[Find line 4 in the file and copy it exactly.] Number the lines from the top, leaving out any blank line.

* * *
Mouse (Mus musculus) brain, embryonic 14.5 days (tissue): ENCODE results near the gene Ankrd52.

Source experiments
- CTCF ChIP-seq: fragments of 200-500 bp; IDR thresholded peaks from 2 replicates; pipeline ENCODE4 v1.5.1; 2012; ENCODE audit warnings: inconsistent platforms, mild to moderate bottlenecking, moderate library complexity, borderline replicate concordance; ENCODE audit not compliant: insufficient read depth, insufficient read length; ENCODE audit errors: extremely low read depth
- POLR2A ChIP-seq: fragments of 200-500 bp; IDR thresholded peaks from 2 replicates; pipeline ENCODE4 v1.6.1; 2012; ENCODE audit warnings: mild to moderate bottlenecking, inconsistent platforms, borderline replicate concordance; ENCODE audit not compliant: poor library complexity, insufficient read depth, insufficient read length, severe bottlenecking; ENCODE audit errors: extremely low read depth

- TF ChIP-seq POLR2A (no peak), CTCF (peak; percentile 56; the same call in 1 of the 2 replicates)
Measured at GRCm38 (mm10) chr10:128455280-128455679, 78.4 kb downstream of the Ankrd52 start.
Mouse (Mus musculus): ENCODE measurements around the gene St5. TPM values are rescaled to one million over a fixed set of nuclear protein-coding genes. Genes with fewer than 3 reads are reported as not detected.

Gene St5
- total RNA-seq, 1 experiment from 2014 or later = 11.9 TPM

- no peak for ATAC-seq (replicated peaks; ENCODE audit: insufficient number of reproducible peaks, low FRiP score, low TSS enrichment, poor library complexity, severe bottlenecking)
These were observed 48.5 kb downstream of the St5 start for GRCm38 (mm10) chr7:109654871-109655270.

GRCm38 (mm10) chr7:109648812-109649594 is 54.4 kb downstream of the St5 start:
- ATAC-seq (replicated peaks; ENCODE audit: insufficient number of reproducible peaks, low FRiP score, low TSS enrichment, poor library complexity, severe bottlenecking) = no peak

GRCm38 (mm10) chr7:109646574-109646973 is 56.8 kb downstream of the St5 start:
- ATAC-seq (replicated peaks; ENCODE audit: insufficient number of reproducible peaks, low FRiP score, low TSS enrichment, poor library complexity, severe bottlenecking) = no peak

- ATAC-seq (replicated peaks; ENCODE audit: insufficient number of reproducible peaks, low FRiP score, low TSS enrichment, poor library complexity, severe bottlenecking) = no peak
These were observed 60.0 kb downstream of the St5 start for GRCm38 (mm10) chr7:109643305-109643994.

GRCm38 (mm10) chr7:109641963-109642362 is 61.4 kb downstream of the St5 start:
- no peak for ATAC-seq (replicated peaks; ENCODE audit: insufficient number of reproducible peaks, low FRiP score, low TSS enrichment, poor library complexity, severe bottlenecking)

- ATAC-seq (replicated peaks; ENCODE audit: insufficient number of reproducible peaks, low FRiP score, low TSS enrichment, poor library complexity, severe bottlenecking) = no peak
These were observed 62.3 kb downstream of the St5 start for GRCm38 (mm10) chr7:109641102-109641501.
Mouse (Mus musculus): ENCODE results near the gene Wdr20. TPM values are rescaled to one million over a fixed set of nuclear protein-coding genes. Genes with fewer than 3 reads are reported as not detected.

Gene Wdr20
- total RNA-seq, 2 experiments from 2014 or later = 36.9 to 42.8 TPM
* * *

- POLR2A ChIP-seq: fragments of 200-500 bp; IDR thresholded peaks from 2 replicates; pipeline ENCODE4 v1.6.1; 2012; ENCODE audit warnings: mild to moderate bottlenecking, inconsistent platforms, borderline replicate concordance; ENCODE audit not compliant: poor library complexity, insufficient read depth, insufficient read length, severe bottlenecking; ENCODE audit errors: extremely low read depth